Archive | February 2012

Of rickety bus rides…….

                                                                 : Ienla

Riding the buses in Delhi is a crazy affair unless one gets a seat. Somehow, I’ve always managed to grab one to my good fortune and it’s been a comfortable commute to work and back unless I see someone who needs it more than me. When that happens, I wish one could throw values out the window of the bus at times instead of giving up the prized seat to be among the  standing passengers, jam-packed with little breathing space. Not the best way to travel even short distances when one suffers claustrophobia.

Come summer, in the blistering heat I cannot imagine what discomfort awaits me. If patience is not your forte, the bus rides are inadvisable. I always take the window seat on the second left row to ensure my safety from unwelcome hits on the head from heavy bags of those passengers standing in the aisle; which is always the case during rush hour. Rude stares and comments are the standard reaction to polite requests of ‘please mind your belongings, I got hit’ and one is left wondering if at all something offending was said. One day, a lady (a little over the plump side), whom I noticed rode the bus on alternate days, was hit rather hard on the head. I could see she was hurt and disgruntled. Not one to let go, fretting and fuming, she asked, ‘Why? Are you blind?’ and rather insolently, pat came the young man’s remark, ‘Lady, you are not riding an airplane’.

During my rides, which normally last between 45 minutes to an hour, I continue to be constantly amazed at the sight in front of me. Though the bus is overflowing, the conductors still manage to squeeze in more people at every stop the bus makes. They do it with such flair, instructing passengers to stand one way or the other in a certain angle that I’m left wondering, alignments and angles on how to accommodate more people must be their entire day’s occupation apart from collecting fares.  Overloaded bus in this case would be an understatement. The sudden jerks and screeches as the bus speeds along keep one thinking if the destination will be reached in one piece and I’m left feeling a little shaky.

Shaky I may be but everyday sees me thankfully alight the bus at the crossroad from where I take that short walk to my office. When I get home after the end of a long tiring day at work,I realize, that rickety bus rides et al bring humour to my life.



    : Ienla

Though the thread be worn,

Shelter me neath your love’s tent.

When the storms brew,

Hold me close to your bosom

And when the sun blazes,

Let me find shade

Within the fold of your love –

That’s the place where I always want

To be anchored.

Ignorance is not always bliss

: Ienla

Settling down to a new job in the city has its pitfalls. Last year, after I relocated to Delhi from my hometown, I settled down to a new job that takes an hour and fifteen minutes bus ride one way from where I live. I tried commuting in the metro but it took me close to two hours besides having to change the metro thrice. I thought that was a bit too much. Moreover, the idea of being crammed inside the women’s compartment like a can of sardines wasn’t very appealing let alone the idea of travelling in the common compartment during rush hour. So, I settled on travelling by bus since it cut back on my commuting time and monthly commuting expenses.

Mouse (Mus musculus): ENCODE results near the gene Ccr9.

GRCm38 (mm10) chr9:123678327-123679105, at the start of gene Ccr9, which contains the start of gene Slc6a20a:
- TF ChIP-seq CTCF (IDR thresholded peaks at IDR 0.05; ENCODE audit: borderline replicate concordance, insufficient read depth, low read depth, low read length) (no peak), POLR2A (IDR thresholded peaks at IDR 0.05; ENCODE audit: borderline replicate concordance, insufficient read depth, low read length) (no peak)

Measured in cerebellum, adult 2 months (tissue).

From then on, my twice a day, five days a week rendezvous with Delhi bus rides began. The first twenty days were the worst. The locality I moved in was unexplored territory so figuring out the bus route by me proved to be an exasperating and confusing exercise. To make it worse, being from the North East of India with Mongoloid features and the disadvantage of having poor verbal knowledge of the national language ‘Hindi’  meant that every morning I was going to be cheated by the auto drivers. It’s a general perception that except for a handful of them, they are the worst lot, even the Delhi locals wholeheartedly agree with this statement.

I decided to ride the auto the first few days to familiarize myself with the route which I was certain would take me a week. What a disappointment it turned out to be! The first morning I was dropped off at Nehru bus depot from where I easily got a bus, the next morning when I told the auto driver to take me to the Nehru bus depot, I was dropped off at Kalkaji bus depot. When I reasoned with the driver he proved very argumentative and forced me to believe it was Nehru bus depot. Every morning saw me get to different bus stops through different routes.

I tried explaining to the auto drivers to take me to the bus depot without naming it because I wasn’t clear which bus depot was actually the one from where I was supposed to get my bus. I was hoping there’d at least be one among the drivers honest enough to get me where I wanted, for me to confirm.  Every single one of them would tell me they knew where I wanted to be dropped off but ironically, still let me off at different bus stops, the wrong ones at that.  Under such circumstances, I was in no way close to familiarizing myself with the routes.

Arguing persistently with the auto drivers morning after morning took the cheer out of me and my day. Having had enough, I finally decided to find my own way. I asked a neighbourhood shopkeeper, an old man, how to go about my destination who gave me a vivid description of how to get to the depot. On the 21st day, I set off early morning following the route the old man had directed me to take. In fifteen minutes flat, I was where I wanted to be. I realized all I had to do was ask a trustworthy person, there are still a precious few left. What irks me was why I hadn’t done it earlier and saved myself all the trouble? After the countless, frustrating auto ride adventures, finally, a lesson well learned, ‘ignorance is not always bliss.’